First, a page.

How Germany's barbecue champions do it
Martin Schulz is the Germany's Barbecue King of 2017. He talks about his great passion and warns against a popular trick using beer.
Germany. Barbecuing is one of Germany's favourite leisure-time activities. After all, anyone can grill sausages. But when it comes to top-level gourmet barbecuing, it's about conjuring up a six-course menu – including a dessert. Martin Schulz is a master of this art. The 38-year-old from Neumarkt in Bavaria is Germany's Barbecue King 2017. With his 'Grill Doch Mal' ('Get the Barbecue out') team, he has just won the German Barbecue Championships in Fulda.
Mr Schulz: first of all, congratulations on winning the German Barbecue Championships. What did you and your team barbecue so well?
We barbecued six courses, each with eleven portions: 1. fish, 2. vegetarian barbecue, 3. belly of pork, 4. our 'improvised course': a secreto (which is a 'secret' cut of pork), a beef flap steak and a dessert.
What was the biggest challenge?
Getting all the dishes ready at precisely the same time. You were disqualified if you were five minutes late with anything.
Good team work is probably essential, right? How big is your 'Grill Doch Mal' team?
Eight men and two women.
So the men are in the majority – is barbecuing still a male domain?
That has changed. Every team at the barbecue championships includes women. Mostly, families compete in a joint team. That's the nice thing about this competition.
Do you meet regularly to train?
Yes. We usually get together in February for the year's first training session. After that it's once a month. Sometimes we practice only side dishes, sometimes it's all about putting several courses together to produce a well-balanced meal.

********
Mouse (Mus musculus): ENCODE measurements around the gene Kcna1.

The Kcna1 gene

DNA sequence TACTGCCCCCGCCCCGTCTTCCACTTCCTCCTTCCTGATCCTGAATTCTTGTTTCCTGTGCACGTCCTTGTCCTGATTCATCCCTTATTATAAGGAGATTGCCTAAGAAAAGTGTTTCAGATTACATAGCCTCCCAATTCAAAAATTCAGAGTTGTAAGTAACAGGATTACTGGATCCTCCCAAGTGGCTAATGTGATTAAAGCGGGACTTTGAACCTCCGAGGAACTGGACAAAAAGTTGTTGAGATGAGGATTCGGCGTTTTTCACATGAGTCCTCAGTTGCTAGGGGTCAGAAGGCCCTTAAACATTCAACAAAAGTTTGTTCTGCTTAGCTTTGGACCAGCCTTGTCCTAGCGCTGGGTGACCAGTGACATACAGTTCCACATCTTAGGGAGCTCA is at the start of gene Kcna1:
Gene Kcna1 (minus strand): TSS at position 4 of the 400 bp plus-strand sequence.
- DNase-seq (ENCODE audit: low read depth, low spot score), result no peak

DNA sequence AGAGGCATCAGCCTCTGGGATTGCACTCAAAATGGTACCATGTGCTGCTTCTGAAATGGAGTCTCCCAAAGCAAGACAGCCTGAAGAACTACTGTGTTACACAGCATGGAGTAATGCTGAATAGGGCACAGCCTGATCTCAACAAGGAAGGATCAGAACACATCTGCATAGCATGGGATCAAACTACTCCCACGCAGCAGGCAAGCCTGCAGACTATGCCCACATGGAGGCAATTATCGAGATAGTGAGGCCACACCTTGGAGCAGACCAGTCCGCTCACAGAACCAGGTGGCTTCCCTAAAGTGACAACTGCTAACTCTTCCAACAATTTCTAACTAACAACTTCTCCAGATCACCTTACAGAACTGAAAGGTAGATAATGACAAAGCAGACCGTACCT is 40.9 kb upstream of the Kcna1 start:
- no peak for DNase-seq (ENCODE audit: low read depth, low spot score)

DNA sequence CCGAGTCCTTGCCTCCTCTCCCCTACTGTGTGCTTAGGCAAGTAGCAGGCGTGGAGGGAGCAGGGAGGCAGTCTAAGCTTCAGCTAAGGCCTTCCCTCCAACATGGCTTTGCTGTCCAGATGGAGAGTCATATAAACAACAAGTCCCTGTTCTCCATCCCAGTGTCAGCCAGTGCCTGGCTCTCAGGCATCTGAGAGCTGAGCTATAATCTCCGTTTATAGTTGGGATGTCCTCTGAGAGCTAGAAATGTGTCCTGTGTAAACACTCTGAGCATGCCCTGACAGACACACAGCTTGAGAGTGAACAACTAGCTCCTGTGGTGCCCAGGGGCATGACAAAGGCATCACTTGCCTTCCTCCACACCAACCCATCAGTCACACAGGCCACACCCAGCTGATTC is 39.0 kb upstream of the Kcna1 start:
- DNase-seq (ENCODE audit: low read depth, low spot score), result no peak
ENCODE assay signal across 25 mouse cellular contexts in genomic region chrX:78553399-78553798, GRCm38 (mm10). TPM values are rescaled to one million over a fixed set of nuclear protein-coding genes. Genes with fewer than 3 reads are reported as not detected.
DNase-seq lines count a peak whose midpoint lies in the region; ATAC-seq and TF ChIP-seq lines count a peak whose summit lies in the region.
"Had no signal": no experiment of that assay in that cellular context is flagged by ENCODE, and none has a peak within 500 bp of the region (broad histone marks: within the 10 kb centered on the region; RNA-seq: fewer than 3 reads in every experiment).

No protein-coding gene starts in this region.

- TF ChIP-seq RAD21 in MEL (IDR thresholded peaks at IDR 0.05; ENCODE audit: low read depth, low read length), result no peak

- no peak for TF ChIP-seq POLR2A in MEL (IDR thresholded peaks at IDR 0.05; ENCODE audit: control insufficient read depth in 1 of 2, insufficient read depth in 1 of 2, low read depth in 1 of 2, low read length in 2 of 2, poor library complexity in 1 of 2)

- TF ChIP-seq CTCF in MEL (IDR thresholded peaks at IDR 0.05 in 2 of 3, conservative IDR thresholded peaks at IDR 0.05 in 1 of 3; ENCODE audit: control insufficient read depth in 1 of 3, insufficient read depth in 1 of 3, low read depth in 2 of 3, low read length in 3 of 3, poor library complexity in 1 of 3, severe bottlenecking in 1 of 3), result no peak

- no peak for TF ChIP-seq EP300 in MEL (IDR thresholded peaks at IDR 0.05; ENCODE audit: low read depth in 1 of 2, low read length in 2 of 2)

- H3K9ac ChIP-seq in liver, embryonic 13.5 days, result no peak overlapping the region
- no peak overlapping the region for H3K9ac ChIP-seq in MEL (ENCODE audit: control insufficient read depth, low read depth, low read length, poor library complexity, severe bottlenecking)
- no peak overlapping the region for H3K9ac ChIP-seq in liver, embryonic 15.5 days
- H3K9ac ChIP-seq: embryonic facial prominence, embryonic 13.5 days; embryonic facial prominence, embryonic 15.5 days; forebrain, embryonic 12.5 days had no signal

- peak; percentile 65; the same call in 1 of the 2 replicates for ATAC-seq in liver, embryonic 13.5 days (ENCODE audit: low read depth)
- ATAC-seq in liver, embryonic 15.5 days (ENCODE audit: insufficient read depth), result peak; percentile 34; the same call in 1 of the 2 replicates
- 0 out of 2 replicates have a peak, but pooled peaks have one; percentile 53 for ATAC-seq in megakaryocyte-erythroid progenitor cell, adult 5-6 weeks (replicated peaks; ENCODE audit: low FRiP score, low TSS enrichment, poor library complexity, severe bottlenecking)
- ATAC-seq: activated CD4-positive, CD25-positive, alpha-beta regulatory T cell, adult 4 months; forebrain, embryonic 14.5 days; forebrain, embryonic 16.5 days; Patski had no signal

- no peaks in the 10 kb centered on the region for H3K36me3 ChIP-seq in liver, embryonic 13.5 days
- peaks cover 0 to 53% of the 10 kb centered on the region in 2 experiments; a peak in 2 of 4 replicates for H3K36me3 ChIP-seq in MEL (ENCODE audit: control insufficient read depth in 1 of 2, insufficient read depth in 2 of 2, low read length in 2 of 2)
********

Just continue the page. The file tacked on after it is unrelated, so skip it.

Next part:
Do you still sometimes barbecue quite spontaneously with friends?
Of course. When we do, we simply put some sausages and steaks onto the grill.
Speaking of sausages: is it true that they are barbecued more frequently than anything else in Germany?
In my eyes, bratwurst (fried sausage) really is the typical German barbecue dish.
You've also taken part in international barbecue championships. Do different countries have different barbecuing traditions?
Yes. The aim at the German Barbecue Championships is to barbecue in a way that is 'aesthetically pleasing', to prepare a well-rounded dish. By contrast, there is a series of competitions in the USA that focuses exclusively on meat, for example.
What appeals to you most about barbecuing?
Cooking outdoors. I just love being out in the countryside, sitting for hours around the barbecue with friends, drinking a beer, waiting for the coal to heat up.
That reminds me of the ancient camp-fire ritual.
Yes, a good analogy; it's a great get-together.
Can you give our readers an expert tip?
Sure: whatever you do, don't deglaze barbecue meat by pouring beer over it! This is very popular in Germany, but it's a big mistake, because the beer washes away the marinade, puts the fire out and whirls up the ashes, which then stick to the meat.
Facts about the popular recreation of barbecuing
- Barbecuing is a popular leisure activity in Germany, but it's also taken very seriously: the highest authority on the subject is an organization with an English name: the German Barbecue Association. The GBA's aim is to "actively promote recreational barbecuing in Germany and to improve quality levels on the grill." Every year, the association stages the German Barbecue Championships according to official competition rules.
- 14% of Germans barbecue once a month, according to a survey conducted by the Statista website.
- It's usually men who do the barbecuing (63%)
- The most popular items for grilling are steaks, cutlets and sausages
- Conflicts with neighbours over smoke and smell are common. In 1997, Bonn District Court ruled that it was admissible to barbecue on your balcony once a month if you informed the neighbours 48 hours in advance.